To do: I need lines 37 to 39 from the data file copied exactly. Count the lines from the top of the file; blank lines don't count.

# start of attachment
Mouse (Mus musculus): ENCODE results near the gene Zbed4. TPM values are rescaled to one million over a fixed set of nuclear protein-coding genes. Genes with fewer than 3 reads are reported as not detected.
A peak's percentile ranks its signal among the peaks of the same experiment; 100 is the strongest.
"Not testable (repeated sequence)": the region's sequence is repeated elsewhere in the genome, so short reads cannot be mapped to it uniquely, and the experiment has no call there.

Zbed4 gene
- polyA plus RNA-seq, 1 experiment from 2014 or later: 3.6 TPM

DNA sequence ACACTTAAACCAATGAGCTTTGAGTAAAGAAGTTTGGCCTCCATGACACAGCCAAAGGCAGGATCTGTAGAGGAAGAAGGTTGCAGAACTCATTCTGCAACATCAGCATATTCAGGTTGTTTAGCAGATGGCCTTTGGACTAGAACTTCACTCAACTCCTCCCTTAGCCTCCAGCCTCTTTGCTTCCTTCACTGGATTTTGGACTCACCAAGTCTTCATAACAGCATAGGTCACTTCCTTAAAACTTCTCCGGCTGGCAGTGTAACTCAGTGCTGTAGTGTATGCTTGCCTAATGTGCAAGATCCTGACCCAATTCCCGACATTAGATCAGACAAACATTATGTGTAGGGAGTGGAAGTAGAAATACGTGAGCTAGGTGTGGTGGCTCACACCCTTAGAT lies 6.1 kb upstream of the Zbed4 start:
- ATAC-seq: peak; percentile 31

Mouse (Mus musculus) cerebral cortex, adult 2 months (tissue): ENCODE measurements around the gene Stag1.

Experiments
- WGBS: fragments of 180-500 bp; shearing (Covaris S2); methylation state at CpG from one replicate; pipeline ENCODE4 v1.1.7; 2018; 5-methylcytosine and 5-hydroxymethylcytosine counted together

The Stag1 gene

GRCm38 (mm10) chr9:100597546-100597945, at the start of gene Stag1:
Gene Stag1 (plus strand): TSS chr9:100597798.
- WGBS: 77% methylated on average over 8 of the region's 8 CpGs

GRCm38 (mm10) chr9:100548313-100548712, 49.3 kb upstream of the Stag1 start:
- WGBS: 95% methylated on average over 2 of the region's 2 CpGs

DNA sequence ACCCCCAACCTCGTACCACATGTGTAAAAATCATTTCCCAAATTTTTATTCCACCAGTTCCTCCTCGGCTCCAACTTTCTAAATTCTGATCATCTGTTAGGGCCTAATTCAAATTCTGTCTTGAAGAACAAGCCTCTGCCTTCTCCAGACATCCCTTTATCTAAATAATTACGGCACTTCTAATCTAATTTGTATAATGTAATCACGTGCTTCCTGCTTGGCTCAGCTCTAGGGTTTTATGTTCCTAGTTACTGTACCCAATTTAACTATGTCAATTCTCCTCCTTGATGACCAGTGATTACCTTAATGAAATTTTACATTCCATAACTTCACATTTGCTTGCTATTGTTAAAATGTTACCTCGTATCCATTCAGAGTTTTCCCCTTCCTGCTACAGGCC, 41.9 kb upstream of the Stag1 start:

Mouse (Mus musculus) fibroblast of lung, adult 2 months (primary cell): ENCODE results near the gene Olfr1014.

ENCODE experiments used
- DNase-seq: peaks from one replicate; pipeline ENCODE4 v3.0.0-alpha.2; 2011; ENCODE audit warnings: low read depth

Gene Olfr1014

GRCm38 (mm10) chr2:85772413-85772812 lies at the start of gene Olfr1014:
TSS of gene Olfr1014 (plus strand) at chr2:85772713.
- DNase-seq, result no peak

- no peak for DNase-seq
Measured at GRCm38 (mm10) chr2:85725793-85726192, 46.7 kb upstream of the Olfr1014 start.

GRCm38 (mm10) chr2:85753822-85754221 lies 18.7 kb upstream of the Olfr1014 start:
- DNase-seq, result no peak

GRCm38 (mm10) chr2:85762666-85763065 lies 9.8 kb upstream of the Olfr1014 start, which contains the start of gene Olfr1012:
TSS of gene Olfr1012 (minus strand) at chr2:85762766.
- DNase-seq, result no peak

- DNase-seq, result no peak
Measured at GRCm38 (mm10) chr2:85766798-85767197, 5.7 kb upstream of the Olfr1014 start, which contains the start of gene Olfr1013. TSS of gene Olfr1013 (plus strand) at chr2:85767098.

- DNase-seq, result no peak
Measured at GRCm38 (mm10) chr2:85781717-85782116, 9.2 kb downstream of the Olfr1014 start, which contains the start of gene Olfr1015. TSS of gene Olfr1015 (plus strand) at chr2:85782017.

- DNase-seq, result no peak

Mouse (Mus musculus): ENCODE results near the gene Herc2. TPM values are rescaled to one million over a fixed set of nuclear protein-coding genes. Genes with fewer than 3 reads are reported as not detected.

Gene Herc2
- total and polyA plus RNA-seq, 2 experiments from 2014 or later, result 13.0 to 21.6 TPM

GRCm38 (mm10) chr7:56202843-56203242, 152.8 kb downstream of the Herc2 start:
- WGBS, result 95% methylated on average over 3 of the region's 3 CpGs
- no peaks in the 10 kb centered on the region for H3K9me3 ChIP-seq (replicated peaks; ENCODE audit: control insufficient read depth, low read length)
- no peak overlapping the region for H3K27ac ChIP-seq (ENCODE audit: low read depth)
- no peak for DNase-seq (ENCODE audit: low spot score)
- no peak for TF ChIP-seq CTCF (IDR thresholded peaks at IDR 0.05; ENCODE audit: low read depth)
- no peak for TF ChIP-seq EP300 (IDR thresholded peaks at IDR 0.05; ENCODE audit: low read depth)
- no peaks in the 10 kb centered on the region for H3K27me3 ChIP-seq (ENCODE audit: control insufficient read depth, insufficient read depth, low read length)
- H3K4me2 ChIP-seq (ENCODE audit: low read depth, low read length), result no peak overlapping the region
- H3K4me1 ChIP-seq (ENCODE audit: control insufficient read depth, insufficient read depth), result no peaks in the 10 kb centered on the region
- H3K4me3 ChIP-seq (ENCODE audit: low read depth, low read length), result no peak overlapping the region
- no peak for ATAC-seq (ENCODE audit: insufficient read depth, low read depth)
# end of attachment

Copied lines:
Mouse (Mus musculus): ENCODE results near the gene Herc2. TPM values are rescaled to one million over a fixed set of nuclear protein-coding genes. Genes with fewer than 3 reads are reported as not detected.

Gene Herc2
- total and polyA plus RNA-seq, 2 experiments from 2014 or later, result 13.0 to 21.6 TPM